Medical question-answering at the point of care

Answers to clinical questions, such as questions posed by clinicians in patient treatment, often require multiple pieces of information. For example:

Q: In a patient with a generalized anxiety disorder, does cognitive behavior or relaxation therapy decrease symptoms?

Superficially, this is just a yes / no question. But the clinical outcomes of the therapies could be complicated. They could have different effects for different patient groups; some clinical trials may show they are beneficial while others don't. Answers to these questions can be obtained in the book Clinical Evidence (CE), a publication that reviews and consolidates experimental results for clinical problems; it is updated every six months. This project uses an online version of CE as the basis for answers. Thus, natural language processing is involved in two places: in the natural language queries to the system, and in searching the text of CE for answers. Simple keyword searching is quite inadequate to the task, which we frame as a problem of non-factoid question-answering (NFQA).

In her dissertation, Yun Niu proposed an approach to the problem that uses semantic class analysis as the organizing principle to answer non-factoid questions. This approach contains four major components:

   1.  Detecting semantic classes in questions and answer sources;

   2.  Identifying properties of semantic classes;

   3.  Question-answer matching: exploring properties of semantic classes to find relevant pieces of information;

   4.  Constructing answers by merging or synthesizing relevant information using relations between semantic classes.

Niu investigated NFQA in the context of clinical question answering, and focused on three semantic classes that correspond to roles in the commonly accepted PICO format of describing clinical scenarios. The three classes are: the problem of the patient, the intervention used to treat the problem, and the clinical outcome. She uses rule-based approaches to identify clinical outcomes and relations between instances of interventions in sentences.

Niu identified an important property of semantic classes -- their cores. She showed how cores of interventions, problems, and outcomes in a sentence can be extracted automatically by developing an approach exploring semi-supervised learning techniques. Another property that she analyze is polarity, an inherent property of clinical outcomes. She developed a method using a supervised learning model to automatically detect polarity of clinical outcomes.

Niu has shown that text summarization is closely related to answer construction in NFQA, and that summarization techniques can be adapted to identifying components of answers. She built a summarization system that explores a supervised classification model to extract important sentences for answer construction, and investigated the role of clinical outcome and their polarity in this task.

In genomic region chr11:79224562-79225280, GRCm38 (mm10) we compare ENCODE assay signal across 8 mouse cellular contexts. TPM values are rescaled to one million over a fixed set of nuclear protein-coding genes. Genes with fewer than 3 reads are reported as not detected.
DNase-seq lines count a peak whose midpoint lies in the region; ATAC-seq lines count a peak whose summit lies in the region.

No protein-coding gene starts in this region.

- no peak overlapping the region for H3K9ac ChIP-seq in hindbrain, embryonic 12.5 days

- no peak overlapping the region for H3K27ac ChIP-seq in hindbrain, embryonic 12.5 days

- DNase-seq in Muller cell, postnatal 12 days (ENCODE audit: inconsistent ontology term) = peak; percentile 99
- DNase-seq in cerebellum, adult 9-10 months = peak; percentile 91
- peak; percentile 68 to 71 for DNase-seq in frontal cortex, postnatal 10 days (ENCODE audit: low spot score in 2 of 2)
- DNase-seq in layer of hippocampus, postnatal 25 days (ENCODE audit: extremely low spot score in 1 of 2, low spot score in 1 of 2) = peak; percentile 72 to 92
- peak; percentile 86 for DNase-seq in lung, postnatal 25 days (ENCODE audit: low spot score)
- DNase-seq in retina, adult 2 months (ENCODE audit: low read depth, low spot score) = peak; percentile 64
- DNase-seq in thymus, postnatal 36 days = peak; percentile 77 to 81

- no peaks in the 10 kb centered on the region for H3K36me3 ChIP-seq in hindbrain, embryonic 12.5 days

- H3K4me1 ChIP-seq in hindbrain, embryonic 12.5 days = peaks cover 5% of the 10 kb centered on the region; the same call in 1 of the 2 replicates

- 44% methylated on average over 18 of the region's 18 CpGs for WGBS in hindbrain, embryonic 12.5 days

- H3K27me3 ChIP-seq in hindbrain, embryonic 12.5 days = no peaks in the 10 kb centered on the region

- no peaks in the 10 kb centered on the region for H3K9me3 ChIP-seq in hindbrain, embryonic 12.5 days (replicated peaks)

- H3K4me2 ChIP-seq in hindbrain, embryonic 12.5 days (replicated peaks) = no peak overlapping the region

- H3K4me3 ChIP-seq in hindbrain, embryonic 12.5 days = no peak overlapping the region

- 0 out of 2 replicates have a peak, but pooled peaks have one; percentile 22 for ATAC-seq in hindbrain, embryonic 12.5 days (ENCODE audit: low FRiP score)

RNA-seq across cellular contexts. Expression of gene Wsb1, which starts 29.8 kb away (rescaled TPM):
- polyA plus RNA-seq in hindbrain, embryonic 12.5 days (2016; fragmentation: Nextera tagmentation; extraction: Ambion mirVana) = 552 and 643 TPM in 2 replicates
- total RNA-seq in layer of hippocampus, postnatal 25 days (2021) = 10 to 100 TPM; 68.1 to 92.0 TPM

This research was a component of the University of Toronto EPoCare project at the Centre for Evidence-Based Medicine.


Niu, Yun and Hirst, Graeme. “Analyzing the text of clinical literature for question answering.” In: Prince, Violaine and Roche, Mathieu (editors), Information Retrieval in Biomedicine, IGI Global, 2009, 190-220.  [Publisher's website]

Niu, Yun and Hirst, Graeme. “Identifying cores of semantic classes in unstructured text with a semi-supervised learning approach.” Proceedings, International Conference on Recent Advances in Natural Language Processing, September 2007, Borovets, Bulgaria, 418–424.  [PDF]

Niu, Yun. Analysis of Semantic Classes: Toward non-factoid question answering. Ph.D. Thesis. Department of Computer Science, University of Toronto. March 2007. [PDF]

Niu, Yun; Zhu, Xiaodan; and Hirst, Graeme. “Using outcome polarity in sentence extraction for medical question-answering.” Proceedings of the American Medical Informatics Association 2006 Annual Symposium, Washington, D.C., November 2006, 599-603.  [PDF]

Niu, Yun; Zhu, Xiaodan; Li, Jianhua; and Hirst, Graeme. “Analysis of polarity information in medical text.” Proceedings of the American Medical Informatics Association 2005 Annual Symposium, Washington, D.C., October 2005, 570-574.  [PDF]

Niu, Yun and Hirst, Graeme. “Analysis of semantic classes in medical text for question answering.” Workshop on Question Answering in Restricted Domains at the 42nd Annual Meeting of the Association for Computational Linguistics, Barcelona, July 2004, 54-61.  [PDF]

Niu, Yun; Hirst, Graeme; McArthur, Gregory; and Rodriguez-Gianolli, Patricia. “Answering clinical questions with role identification.” Proceedings, Workshop on Natural Language Processing in Biomedicine, 41st Annual Meeting of the Association for Computational Linguistics, Sapporo, Japan, July 2003, 73-80.  [PDF]

Graeme Hirst

Professor of Computational Linguistics

University of Toronto, Department of Computer Science